Paul said that not even an apostle or angel could add to the gospel (Galatians 1:8-9, 3:15). Over the centuries, the Catholic Church has taught that people must obey the Pope, attend mass on particular days, avoid eating particular foods, go through Mary to receive grace, etc. in order to be saved. The Roman Catholic Church has repeatedly placed itself under the anathema of Galatians 1:8-9. The scriptures offer eternal life as a free gift received directly from God (Romans 6:23), but Catholicism offers eternal life through a frequently changing system of meritorious works, dietary laws, penance, attending mass, the intercession of Mary, etc.

Post-Biblical History

P continues to make many claims about post-Biblical history, even though this debate is about the Biblical evidence for Catholicism. Just as P's Biblical arguments are largely false or misleading, so are his comments about post-Biblical history. Here's another example from his first rebuttal:

<< Catholics point to biblical Petrine evidences and the actual wielding of authority by renowned popes such as St. Leo the Great (440-61) and St. Gregory the Great (590-604), honored as saints even by the Orthodox >>

What about the failure of Roman bishops to stop major portions of the Christian world from disagreeing with them during the Easter controversy of the second century and the baptism controversy of the third century, for example? Catholic historian Klaus Schatz explains:

"Rome did not succeed in maintaining its position against the contrary opinion and praxis of a significant portion of the Church. The two most important controversies of this type were the disputes over the feast of Easter and heretical baptism. Each marks a stage in Rome's sense of authority and at the same time reveals the initial resistance of other churches to the Roman claim." (Papal Primacy [Collegeville, Minnesota: The Liturgical Press, 1996], p. 11)

Instead of just discussing Roman bishops like Leo and Gregory, why not also discuss a Roman bishop like Vigilius, who was excommunicated by an ecumenical council, which claimed authority over him, then was excommunicated by other churches in the West as well? Discussing a Roman bishop like Vigilius would give us a much different picture of church history than the one P wants to paint for us. P seems to think that if a Roman bishop claims authority over other bishops, his claim must be true. But when other bishops claim authority over the bishop of Rome, P just ignores it or dismisses those bishops as rebels against the truth. Not only must P ignore or dismiss bishops who claimed authority over the bishop of Rome, but he also must ignore or dismiss many Roman bishops throughout church history who are now classified as antipopes. P has no verifiable, consistent standard in sorting through these things.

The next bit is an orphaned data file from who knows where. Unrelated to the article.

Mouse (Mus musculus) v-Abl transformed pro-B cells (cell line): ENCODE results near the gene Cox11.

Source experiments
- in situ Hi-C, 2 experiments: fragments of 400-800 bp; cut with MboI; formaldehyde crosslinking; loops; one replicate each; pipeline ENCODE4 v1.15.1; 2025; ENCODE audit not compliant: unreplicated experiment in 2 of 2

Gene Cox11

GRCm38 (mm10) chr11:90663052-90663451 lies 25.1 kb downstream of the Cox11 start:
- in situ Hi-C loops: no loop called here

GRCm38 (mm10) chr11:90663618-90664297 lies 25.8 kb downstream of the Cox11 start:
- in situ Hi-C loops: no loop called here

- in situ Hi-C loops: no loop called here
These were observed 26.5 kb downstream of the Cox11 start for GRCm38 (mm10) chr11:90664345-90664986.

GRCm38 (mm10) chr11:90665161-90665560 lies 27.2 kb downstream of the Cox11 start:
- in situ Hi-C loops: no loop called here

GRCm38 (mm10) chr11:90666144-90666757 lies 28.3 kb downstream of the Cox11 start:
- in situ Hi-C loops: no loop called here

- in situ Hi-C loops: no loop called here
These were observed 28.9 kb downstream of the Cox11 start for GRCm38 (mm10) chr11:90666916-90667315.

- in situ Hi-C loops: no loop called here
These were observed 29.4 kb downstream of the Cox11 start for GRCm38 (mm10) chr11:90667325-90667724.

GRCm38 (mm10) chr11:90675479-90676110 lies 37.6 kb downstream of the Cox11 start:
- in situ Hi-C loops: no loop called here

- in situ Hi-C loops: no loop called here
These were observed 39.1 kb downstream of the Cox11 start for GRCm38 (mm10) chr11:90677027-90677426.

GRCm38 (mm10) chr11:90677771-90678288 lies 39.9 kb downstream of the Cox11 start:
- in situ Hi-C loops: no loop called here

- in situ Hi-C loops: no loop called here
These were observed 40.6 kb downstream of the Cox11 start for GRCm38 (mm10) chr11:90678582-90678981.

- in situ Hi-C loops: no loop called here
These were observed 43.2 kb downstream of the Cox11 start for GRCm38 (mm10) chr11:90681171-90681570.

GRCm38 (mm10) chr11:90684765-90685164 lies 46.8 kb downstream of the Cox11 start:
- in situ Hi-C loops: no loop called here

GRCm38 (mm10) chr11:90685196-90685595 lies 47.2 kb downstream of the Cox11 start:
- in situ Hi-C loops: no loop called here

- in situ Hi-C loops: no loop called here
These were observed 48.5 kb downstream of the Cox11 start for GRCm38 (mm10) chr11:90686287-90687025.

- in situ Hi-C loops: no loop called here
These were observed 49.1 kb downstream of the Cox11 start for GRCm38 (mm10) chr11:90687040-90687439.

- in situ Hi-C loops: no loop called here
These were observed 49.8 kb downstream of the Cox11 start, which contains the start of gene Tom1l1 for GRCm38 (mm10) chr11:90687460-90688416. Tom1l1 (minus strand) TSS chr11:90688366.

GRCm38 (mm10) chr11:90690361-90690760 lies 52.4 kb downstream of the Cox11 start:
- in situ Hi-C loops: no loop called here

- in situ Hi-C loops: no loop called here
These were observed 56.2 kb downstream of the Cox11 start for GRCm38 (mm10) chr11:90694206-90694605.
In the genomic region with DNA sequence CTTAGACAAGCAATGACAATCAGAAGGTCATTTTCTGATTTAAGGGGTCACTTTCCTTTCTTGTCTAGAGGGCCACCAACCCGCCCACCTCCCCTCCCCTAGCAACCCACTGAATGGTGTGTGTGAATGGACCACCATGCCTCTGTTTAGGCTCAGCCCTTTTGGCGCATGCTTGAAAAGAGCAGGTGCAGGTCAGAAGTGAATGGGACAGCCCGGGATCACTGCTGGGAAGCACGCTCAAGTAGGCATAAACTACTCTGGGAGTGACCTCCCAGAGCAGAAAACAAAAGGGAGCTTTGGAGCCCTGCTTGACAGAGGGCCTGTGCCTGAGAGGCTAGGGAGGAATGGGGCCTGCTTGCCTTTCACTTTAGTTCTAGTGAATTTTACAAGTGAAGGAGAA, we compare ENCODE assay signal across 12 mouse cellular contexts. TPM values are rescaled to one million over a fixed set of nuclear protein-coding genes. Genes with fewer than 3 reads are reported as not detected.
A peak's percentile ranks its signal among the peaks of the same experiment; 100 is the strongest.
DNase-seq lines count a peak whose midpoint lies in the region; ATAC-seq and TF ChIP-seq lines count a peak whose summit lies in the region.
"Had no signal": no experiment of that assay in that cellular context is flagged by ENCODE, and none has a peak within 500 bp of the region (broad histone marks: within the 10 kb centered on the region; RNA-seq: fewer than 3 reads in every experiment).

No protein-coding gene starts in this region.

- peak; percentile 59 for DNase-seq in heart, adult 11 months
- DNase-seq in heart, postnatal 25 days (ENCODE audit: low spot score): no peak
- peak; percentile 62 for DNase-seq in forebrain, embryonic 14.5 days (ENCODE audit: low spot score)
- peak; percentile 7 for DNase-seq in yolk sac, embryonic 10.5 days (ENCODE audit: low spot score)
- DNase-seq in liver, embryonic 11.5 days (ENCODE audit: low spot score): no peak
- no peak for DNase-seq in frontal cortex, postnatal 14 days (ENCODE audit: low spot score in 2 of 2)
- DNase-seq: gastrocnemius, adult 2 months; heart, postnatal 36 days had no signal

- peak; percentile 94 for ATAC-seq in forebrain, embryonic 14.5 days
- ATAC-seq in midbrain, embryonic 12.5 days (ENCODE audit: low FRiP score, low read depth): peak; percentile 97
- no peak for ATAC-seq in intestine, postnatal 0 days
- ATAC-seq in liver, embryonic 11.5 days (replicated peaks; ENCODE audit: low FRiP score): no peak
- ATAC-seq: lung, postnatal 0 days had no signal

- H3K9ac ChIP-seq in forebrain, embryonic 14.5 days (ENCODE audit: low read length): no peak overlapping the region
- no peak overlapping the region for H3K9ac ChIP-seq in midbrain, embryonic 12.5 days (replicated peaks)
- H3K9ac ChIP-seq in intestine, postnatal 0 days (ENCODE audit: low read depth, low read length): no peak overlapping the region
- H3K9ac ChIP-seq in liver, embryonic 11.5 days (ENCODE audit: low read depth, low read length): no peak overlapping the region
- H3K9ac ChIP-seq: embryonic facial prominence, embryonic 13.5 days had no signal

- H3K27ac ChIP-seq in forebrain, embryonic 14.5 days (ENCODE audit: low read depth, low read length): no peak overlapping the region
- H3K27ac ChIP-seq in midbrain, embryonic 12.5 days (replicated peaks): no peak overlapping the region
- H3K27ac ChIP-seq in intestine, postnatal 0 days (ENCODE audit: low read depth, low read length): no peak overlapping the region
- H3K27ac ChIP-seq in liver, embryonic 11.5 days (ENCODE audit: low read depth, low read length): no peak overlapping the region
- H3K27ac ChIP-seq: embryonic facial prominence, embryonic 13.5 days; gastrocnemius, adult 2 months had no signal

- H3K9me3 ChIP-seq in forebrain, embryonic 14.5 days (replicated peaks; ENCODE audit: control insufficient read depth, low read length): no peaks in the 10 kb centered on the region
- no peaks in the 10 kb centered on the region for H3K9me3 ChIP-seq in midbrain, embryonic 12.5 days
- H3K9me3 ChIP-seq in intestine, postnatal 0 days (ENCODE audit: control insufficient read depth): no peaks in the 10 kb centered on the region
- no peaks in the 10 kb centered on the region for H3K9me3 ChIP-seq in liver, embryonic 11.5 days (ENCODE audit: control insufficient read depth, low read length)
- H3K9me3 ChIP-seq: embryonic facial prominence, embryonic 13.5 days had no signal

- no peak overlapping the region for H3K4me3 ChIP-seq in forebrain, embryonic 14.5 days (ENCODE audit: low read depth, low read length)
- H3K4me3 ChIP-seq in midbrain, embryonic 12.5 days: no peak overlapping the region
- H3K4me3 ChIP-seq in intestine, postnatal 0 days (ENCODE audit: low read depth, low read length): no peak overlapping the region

Since there are numerous contradictory groups that claim some sort of succession from the apostles, P has proposed some standards by which to distinguish Catholicism from these other groups. He dismisses Anglicanism, for example, on the basis that Anglicans don't have enough unity with each other. But where is P getting this standard of unity? How much is enough? Since some Catholics are atheists, some practice voodoo, some believe that John Paul II is an antipope, etc., are we to believe that Catholics are more united than Anglicans? If P wants to argue that these Catholics I've referred to aren't true Catholics, then Anglicans could argue that some of the members of their denomination aren't true Anglicans.

P's dismissal of Eastern Orthodoxy is almost as arbitrary as his dismissal of Anglicanism. He gives us five standards by which he judges Orthodoxy to be in error, and none of those five standards were taught by Jesus and the apostles. P doesn't even attempt to cite scriptural support for most of the five standards. The one exception is his claim that Orthodoxy's rejection of the papacy is contrary to "biblical Petrine evidences". As I've documented in this debate, these "biblical Petrine evidences" don't exist. Peter is never referred to as having papal authority. The other apostles had no concept of Peter having authority over them (Luke 22:24, Galatians 1-2). Roman bishops aren't even mentioned in the Bible, much less are they referred to as exclusive papal successors of Peter. Aside from a vague and erroneous reference to "biblical Petrine evidences", P just gives us his own preferences concerning what the church should be like. He tells us that Orthodoxy isn't unified enough, hasn't had enough doctrinal development, etc. But how unified are Catholics? And why couldn't Eastern Orthodox argue that Catholicism has had too much doctrinal development?